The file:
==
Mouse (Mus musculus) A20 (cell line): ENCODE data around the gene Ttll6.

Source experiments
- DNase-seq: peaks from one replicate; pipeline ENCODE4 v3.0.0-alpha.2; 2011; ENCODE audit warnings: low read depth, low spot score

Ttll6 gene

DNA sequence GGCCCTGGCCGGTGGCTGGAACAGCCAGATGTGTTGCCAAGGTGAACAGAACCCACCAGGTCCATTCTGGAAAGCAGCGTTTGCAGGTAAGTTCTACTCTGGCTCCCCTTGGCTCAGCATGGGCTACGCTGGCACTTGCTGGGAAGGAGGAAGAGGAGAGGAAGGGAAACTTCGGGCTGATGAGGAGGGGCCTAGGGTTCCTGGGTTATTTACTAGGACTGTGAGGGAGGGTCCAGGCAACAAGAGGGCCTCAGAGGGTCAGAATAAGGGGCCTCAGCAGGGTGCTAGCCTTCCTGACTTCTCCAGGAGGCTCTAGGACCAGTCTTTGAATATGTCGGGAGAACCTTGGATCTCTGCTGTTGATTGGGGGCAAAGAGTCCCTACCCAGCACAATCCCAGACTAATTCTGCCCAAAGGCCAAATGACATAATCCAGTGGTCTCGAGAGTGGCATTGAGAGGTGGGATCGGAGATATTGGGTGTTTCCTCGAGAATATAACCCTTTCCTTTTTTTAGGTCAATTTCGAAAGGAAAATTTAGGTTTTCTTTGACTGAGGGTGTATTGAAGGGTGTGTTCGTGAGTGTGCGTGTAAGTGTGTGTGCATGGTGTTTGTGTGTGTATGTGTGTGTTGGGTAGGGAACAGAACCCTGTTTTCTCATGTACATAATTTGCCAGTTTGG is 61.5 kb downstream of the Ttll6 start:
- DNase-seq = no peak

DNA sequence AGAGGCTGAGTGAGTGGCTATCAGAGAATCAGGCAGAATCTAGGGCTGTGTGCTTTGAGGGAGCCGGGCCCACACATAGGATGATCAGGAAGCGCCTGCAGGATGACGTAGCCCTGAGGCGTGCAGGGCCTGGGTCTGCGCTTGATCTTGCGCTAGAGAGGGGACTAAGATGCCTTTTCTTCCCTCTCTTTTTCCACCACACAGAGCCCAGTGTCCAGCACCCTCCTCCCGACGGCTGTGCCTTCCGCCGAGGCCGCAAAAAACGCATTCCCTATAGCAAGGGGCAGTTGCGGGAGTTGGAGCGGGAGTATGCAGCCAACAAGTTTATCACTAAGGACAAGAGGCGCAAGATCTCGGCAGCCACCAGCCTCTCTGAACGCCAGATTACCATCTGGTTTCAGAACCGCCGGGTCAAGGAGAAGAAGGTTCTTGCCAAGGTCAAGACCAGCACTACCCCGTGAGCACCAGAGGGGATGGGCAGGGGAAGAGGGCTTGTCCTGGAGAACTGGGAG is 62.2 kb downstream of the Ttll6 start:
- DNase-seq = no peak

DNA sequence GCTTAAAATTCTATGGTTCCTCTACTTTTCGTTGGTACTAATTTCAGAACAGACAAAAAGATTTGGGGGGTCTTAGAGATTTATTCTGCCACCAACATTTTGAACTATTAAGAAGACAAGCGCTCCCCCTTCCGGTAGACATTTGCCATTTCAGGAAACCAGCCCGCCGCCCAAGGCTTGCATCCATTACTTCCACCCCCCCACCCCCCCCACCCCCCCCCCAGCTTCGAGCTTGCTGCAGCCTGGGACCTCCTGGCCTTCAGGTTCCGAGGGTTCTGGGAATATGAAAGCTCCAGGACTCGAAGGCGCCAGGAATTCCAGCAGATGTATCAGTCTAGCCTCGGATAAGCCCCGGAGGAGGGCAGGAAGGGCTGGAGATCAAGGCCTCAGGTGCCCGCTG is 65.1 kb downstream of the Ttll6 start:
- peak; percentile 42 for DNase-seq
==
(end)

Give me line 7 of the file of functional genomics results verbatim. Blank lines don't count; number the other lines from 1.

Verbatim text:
DNA sequence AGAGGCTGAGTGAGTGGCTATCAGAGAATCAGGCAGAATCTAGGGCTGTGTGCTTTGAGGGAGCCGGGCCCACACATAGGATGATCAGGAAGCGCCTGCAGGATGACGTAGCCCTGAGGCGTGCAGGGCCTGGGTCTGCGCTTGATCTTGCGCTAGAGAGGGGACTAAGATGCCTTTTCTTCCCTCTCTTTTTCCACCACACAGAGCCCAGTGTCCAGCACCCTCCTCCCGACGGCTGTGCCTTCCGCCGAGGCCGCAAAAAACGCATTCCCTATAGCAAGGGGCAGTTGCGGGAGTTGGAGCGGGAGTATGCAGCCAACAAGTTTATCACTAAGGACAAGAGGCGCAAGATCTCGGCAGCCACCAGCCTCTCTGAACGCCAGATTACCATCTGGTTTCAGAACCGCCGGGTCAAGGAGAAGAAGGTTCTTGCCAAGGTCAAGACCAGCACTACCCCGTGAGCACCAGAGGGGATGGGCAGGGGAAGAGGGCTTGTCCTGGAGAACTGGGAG is 62.2 kb downstream of the Ttll6 start: